(Prayer: Appeal filed against the order passed by this Court dated 14/03/2016 passed in W.P.No.22034 of 2012)
K.K. Sasidharan, J.
1. The land owner unsuccessfully challenged the land acquisition proceedings and accepted the verdict. Thereafter, the subsequent purchaser once again challenged the initiation of land acquisition. The Writ Petition was dismissed as withdrawn without liberty. The subsequent purchaser thereafter made an application for reference to the civil court for enhancement of compensation under Section 18 of the Land Acquisition Act. The subsequent purchaser filed another Writ Petition in W.P.No.1901 of 1992, which was dismissed by order dated 20 July 1999. The writ appeal filed against the said order was dismissed on 6 January 2010 in W.A.No.1098 of 2002. The third purchaser on the strength of a power of attorney given by the second purchaser filed a fresh Writ Petition invoking Section 48B of the Land Acquisition Act for reconveyance. Thereafter, a miscellaneous petition was filed in the Writ Petition claiming the benefit of section 24(2) of the Right to Fair Compensation and Transparency in Land Acquisition, Rehabilitation and Resettlement Act, 2013. The Writ Petition was allowed without considering the earlier proceedings and the factum of taking physical possession by the Tamil Nadu Housing Board.
2. The Tamil Nadu Housing Board therefore filed the writ appeal with substantial contentions. The third party purchasers who have purchased the lands from the subsequent purchaser have come on record in the place of the subsequent purchaser with a contention that they are the present owners, entitled to the benefits of Section 24(2) of the new Act. This case is covered by the Judgment in Mahavir and another vs. Union of India and another (order dated 8 September 2017 in SLP No.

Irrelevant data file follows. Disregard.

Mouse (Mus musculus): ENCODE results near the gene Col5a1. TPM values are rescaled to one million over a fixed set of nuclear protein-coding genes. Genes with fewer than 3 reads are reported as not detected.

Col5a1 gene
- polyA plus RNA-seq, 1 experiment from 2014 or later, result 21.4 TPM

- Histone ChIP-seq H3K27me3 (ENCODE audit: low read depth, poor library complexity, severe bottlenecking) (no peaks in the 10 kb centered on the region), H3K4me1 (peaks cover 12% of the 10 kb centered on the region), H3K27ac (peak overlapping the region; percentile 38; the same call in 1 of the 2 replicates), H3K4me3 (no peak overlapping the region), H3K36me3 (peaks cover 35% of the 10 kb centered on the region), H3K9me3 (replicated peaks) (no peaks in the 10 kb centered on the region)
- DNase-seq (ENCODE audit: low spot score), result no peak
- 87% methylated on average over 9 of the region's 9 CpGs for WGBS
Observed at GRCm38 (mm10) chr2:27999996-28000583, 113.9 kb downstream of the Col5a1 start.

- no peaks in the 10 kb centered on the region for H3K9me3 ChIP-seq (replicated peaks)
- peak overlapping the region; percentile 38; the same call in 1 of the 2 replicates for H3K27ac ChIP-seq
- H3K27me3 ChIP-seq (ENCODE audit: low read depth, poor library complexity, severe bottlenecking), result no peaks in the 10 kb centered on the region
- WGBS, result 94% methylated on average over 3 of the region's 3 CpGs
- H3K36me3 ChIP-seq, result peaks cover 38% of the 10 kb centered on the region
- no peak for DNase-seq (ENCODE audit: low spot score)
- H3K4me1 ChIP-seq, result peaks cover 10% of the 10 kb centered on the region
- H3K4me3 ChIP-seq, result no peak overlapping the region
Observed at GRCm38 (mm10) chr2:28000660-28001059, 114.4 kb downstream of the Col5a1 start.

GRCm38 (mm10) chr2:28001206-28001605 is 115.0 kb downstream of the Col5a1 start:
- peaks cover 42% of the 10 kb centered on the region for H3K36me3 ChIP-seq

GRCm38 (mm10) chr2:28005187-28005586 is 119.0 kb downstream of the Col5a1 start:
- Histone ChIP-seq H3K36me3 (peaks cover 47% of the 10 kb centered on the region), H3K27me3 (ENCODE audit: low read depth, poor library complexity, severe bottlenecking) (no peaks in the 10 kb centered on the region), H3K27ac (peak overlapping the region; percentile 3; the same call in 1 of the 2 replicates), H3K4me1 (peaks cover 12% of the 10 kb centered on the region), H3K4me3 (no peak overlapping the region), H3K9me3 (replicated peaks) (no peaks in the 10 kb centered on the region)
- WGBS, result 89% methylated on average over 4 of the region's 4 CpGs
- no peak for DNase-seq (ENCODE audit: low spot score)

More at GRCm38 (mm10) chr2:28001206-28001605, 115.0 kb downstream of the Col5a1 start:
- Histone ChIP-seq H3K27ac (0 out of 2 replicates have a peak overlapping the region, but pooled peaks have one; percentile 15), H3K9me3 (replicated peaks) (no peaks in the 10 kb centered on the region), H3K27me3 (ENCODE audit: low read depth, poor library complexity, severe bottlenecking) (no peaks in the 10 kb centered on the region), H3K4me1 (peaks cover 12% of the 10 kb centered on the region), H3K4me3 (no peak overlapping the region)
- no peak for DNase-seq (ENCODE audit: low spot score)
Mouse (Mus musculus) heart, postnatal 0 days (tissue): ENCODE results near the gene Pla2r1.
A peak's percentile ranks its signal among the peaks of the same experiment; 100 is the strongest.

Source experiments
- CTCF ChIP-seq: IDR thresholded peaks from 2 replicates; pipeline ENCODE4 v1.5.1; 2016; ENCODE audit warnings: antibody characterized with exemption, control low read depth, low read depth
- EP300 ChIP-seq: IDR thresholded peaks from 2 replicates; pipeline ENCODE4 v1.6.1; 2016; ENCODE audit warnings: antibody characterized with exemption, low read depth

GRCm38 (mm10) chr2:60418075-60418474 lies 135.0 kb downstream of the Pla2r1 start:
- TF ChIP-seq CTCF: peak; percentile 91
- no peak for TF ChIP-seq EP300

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4781 of 2017) wherein the Hon'ble Supreme Court held that section 24 of Act 30 of 2013 does not invalidate Court judgments / orders in which rights have been finally lost or due to inaction is barred and that the law does not permit examination of barred or totally fraudulent claim and that section 24(2) cannot be invoked in such cases.Facts:3. The land owned by Thiru.Venkatara Subramaniyan, having an extent of 5.52 acres in S.No.130/2, Veerakeralam Village, Coimbatore, was acquired along with large extent for and on behalf of the Tamil Nadu Housing Board. The first respondent after issuance of notification under Section 4(1) of the Land Acquisition Act dated 3 February 1982, filed a Writ Petition in W.P.No.11962 of 1987, challenging the land acquisition. The Writ Petition was dismissed as withdrawn, by order dated 23 April 1990. The first respondent filed another Writ Petition in W.P.No.1901 of 1992 which was also dismissed. The order dated 20 July 1999 was unsuccessfully challenged in W.A.No.1098 of 2002. Thereafter, she filed another Writ Petition in W.P.No.3927 of 2007, which was disposed of without interfering in the land acquisition proceedings. 4. The first respondent in the meantime sold the land to the respondents 4 to 6 and filed another Writ Petition in W.P.No.22034 of 2012 by giving power of attorney to the fourth respondent, one of the subsequent purchasers. The prayer was to issue a Mandamus to direct the State and Tamil Nadu Housing Board to reconvey the land under Section 48B of the Land Acquisition Act.5. While the Writ Petition was pending, the new Land Acquisition Act came into force, resulting in filing a miscellaneous petition for claiming the benefit of Section 24(2) of the Act.6. The learned Single Judge without reference to the earlier litigations and the documents available on file regarding the possession taken by the Tamil Nadu Housing Board, allowed the Writ Petition in terms of Section 24(2) of the Act.Submissions:7. The learned Additional Government Pleader submitted that possession was taken as early as on 10 February 1987 and the said fact was admitted by the first respondent in her proceedings for reconveyance. According to the learned Additional Government Pleader, in view of the earlier litigations which have attained finality, coupled with the factum of possession with the Tamil Nadu Housing Board, the learned Single Judge was not correct in extending the benefit of Section 24(2) of the Act to the respondents 1 and 4 to 6.8. The learned counsel for respondents 1 and 4 to 6 submitted that the subsequent purchaser viz., respondents 4 to 6 are now in possession of the property, they having purchased from first respondent. The learned counsel contended that in spite of the earlier proceedings, possession continues with the land owner and as such, section 24(2) is attracted.Analysis:9. The State acquired 566.69 acres of land situated at Veerakeralam Village, Coimbatore for construction of Anna Nagar Housing Scheme. The land owned by Thiru.Venkata Subramaniyam in S.No.130/2, having an extent of 5.52 acres was part of the acquired land, covered by the notification under Section 4(1) of the Land Acquisition Act dated 29 December 1981. The first respondent purchased the land subsequently. However, there was no mutation of revenue records. The Land Acquisition Officer on the basis of the information collected from the Sub Registrar's Office, included the name of the first respondent in the subsequent proceedings. 10. The first respondent filed a Writ petition in W.P.No.11962 of 1987, challenging the land acquisition proceedings. The Writ Petition was dismissed as withdrawn by order dated 23 April 1990. There was no liberty given to her for filing a fresh Writ Petition.11. The first respondent through her letter dated 11 May 1990, addressed to the Land Acquisition Officer ,accepted the land acquisition proceedings and decided to receive the compensation without prejudice to her claim for enhancement of compensation before the competent forum.12. Thereafter, by representation dated 5 April 1991, the first respondent requested the Land Acquisition Officer to refer the matter to the civil court under Section 18 for enhancement of compensation. The landowner received the entire compensation from the Land Acquisition Officer.13. It is to be mentioned here that the letter dated 11 May 1990 and representation dated 5 April 1991 were given only after taking possession of the land by the Tamil Nadu Housing Board on 10 February 1987.14. The first respondent notwithstanding the acceptance of the award and reference to civil court under Section 18 of the Land Acquisition Act, filed a Writ Petition in W.P.No.1901 of 1992 which was dismissed on 20 July 1999. The related appeal was dismissed by judgment dated 6 January 2010 in W.A.No.1098 of 2002. Another Writ Petition filed by the first respondent in W.P.No.3947 of 2007 was disposed of.15. The first respondent through her power agent, who is the fourth respondent in this appeal, filed another Writ Petition in W.P.No.22034 of 2012 for reconveyance. The first respondent suppressed the earlier proceedings and claimed the benefits of Section 24(2) of the new Act. 16. The learned single Judge allowed the Writ Petition primarily on the ground that there was no specific denial in the counter statement about the claim made by the respondent that she is in possession of the land.17. We have perused the award file in its entirety. The file contain documents evidencing possession of land taken over by the Land Acquisition Officer and handing over the same to the Tamil Nadu Housing Board. The statement made in the counter affidavit with regard to the difficulty to take possession is incorrect on account of the voluminous documents relating to possession found in the file.18. The first respondent initially challenged the land acquisition proceedings and lost the litigation. Thereafter, she submitted to the jurisdiction of Land Acquisition Officer and confirmed the proceedings by agreeing to accept the compensation and making a request for reference under Section 18 of the Land Acquisition Act. Knowing fully well that the ownership and possession is with the Tamil Nadu Housing Board, the first respondent and 4th respondent filed a Writ Petition for reconveyance. Since possession has already been taken and the compensation amount was received by the landowner, no relief could be granted to her under Section 24(2) of the new Act.19. The land acquisition proceedings have become final long back. The land was given to the Tamil Nadu Housing Board along with the adjacent land after completion of the land acquisition proceedings. The first respondent with all humility, accepted the award, received the compensation and even got the matter referred to the civil court under Section 18 of the Land Acquisition Act.20. The following representation dated 11 May 1990 submitted by the first respondent to the Land Acquisition Officer falsified her claim in the present Writ Petition that possession was not taken by the Tamil Nadu Housing Board.“With reference to the above I would state that my lands purchased under sale deed dated 27.07.86 and measuring 5.52 acres in S.F.No.130/2-27, Veerakeralam Village, Coimbatore had been acquired by the State.Since there has been non compliance of the provisions of the land acquisition Act during the acquisition proceedings and for other reasons, I filed Writ Petition before the High Court of Madras in W.P.No.11962 of 1987, to quash the entire proceedings as nullity.The High Court of Madras was pleased to order interim stay in C.M.P.No.17542/87 to the extent of taking possession of the acquired land alone and granting liberty to the departments to further proceed in the matter while admitting the Writ Petition.I understand that the acquisition officer has since passed the award in respect of the land sought to be acquired which fact has not yet been duly notified to me.In view of the said fact and to avoid further delay in the matter I have decided to receive the compensation amount passed in the award which however is without prejudice to agitate and prefer my claim in respect of the quantum awarded and to ask for enhancement before the competent forum.To enable me to do so, I have since withdrawn the Writ Petition No.11962/87 to which you are the party. The xerox copy of the said order is produced herewith for reference.In view of the same, there is no order of stay and only proceedings pending in the High Court.Hence the compensation amount awarded in respect of my land acquired be paid over to me at the earliest, which I am receiving under protest and without prejudice to my rights to agitate for proper payments of compensaiton and for asking enhancement before the competent forum. I further request that the matter be referred to civil court under Section 18 of the Land Acquisition Act.”21. This representation was given only after taking possession. Nowhere, the first respondent contended in her representation that possession was still with her.22. The sale of land in favour of the respondents 4 to 6 notwithstanding the finality attached to the land acquisition, made the purchaser to initiate a fresh round of litigation. The sale in favour of the respondents 4 to 6 is not legal and would not bind the Tamil Nadu Housing Board. No title would pass on to the respondents 4 to 6 on account of such illegal sale, made long after taking possession of the land by the Tamil Nadu Housing Board.23. The land owners received a sum of Rs.1,41,707.60 towards compensation and parted with possession. The receipt for payment of compensation is found in the file. In spite of all these back ground facts and by suppressing the material particulars, the first respondent through her power agent cum purchaser, made a false claim that possession was not taken. The learned Single Judge was not having the benefit of the award file and therefore, the case pleaded by the first respondent was accepted without any kind of corroboration. Since the land is under the ownership and possession of the Tamil Nadu Housing Board. Respondents 1 and 4 to 6 have no justifiable claim in the matter.24. Similar issue regarding the claim based on Section 24(2) of the Act 30 of 2013 after the disposal of the earlier writ proceedings came up for consideration before the Hon'ble Supreme Court in Mahavir case (cited supra). The Supreme Court while negativing the claim made by the land owners and upholding the judgment of the High Court made the following observation:19. The court is duty bound to prevent the abuse of the process of law in the cases which have been concluded several decades before, in our considered opinion, the provisions of Section 24(2) of the 2013 Act cannot be invoked in such cases of dead claims or stale claims. There are several numbers of cases coming to this court in which matters had been contested up to this court questioning the acquisition and the petitions have been dismissed by this court, and acquisition has attained finality, possession was taken, the award passed. Notice had been issued under Section 12(2) of the Act tendering the awarded amount but it has not been collected by the claimants/land owners deliberately or they had refused to collect it and are not ready and willing to accept it and, thereafter, it has been deposited in the name and account of the owners in the treasury which is also deposited as per the State Governments instructions issued time to time relating to how Government money is to be dealt with. The act of failure to deposit money under section 31 after possession is taken only imposes liability to pay higher interest under section 34. The acquisition would not lapse under the Act.20. In our opinion, the cases in which there is deliberate action of the owners for not collecting the compensation and they do not want to receive it, section 24(2) of the 2013 Act does not come to their rescue as provisions are to help those persons who are deprived of compensation but not for those who deliberately had not received it and litigated for decades for quashing of proceedings avoiding to receive compensation by willful act. The failure to deposit in court under section 31(1) in such cases would attract only interest as envisaged under section 34 of the Act and the provisions of section 24 cannot be so invoked in such cases. 21. In the instant case, the claim has been made not only belatedly, but neither the petitioners nor their previous three generations had ever approached any of the authorities in writing for claiming compensation. No representation had ever been filed with any authority, none has been annexed and there is no averment made in the petition that any such representation had ever been filed. The claim appears not only stale and dead but extremely clouded. This we are mentioning as additional reasons, as such claims not only suffer from delay and laches but courts are not supposed to entertain such claims. Besides such claims become doubtful, cannot be received for consideration being barred due to delay and laches.22. The High Court has rightly observed that such claims cannot be permitted to be raised in the court, and cannot be adjudicated as they are barred. The High Court has rightly observed that such claims cannot be a subject matter of inquiry after the lapse of a reasonable period of time and beneficial provisions of Section 24 of the 2013 Act are not available to such incumbents. In our opinion, Section 24 cannot revive those claims that are dead and stale.23. The High Court has observed that Raisina is a part of the Lutyens zone of Delhi. It is prime of New Delhi and Government offices etc. are located. The petitioners asked the High Court to infer and conclude that in the absence of some indication of the record being made available by them that their ancestors have not ever received any compensation. How the petitioners came to know that their ancestors had not received compensation has not been disclosed in the petition. The High Court has rightly declined to entertain such claims. The protective umbrella of section 24 is not available to barred claims. If such claims are entertained under section 24, it would be very-very difficult to distinguish with the frivolous claim that may be made even after tampering the records etc. or due to non-availability of such record after so much lapse of time. Once right had been lost due to delay and laches or otherwise, it cannot be revived under provisions of section 24 of the Act of 2013. The intendment of Act 2013 is not to revive stale and dead claims and in the concluded case when rights have been finally lost. If there is delay and laches or claim is otherwise barred, it is not revived under section 24(2) of the 2013 Act. The provision does not operate to revive legally barred claims. The provision of Section 24 does not invalidate courts judgments/orders in which right have been finally lost or due to inaction is barred. Law does not permit examination of barred or totally fraudulent claims. The provisions of the law cannot be permitted to be defrauded or misused. Section 24(2) of the 2013 Act cannot be invoked in such cases. The High Court has rightly declined to entertain the writ petitions filed by the petitioners. It is not conceivable how the petitioners could file such a petition in a laconic manner relating to the prime locality at New Delhi that too for hundreds of acres with the delay of more than 100 years.25. The facts of this case are identical to the case decided by the Hon'ble Supreme Court in Mahavir case (cited supra). Here also, the land acquisition proceedings have become final. The compensation amount was paid to the landowner. The Tamil Nadu Housing Board has taken possession long back. The subsequent purchasers have now projected a false case to give life to a dead litigation by misusing Section 24(2) of Act 30 of 2013. We are therefore of the view that the respondents 1 and 4 to 6 are not entitled to the benefits of Section 24(2) of Act 30 of 2013. The order passed by the learned single Judge is factually and legally unsustainable. We are therefore of the view that the appellant must succeed.26. In the result, the order dated 14 March 2016 is set aside. The writ petition in W.P.No.22034 of 2012 is dismissed.27. In the up shot, we allow the intra court appeal. No costs. Consequently, connected miscellaneous petitions are closed.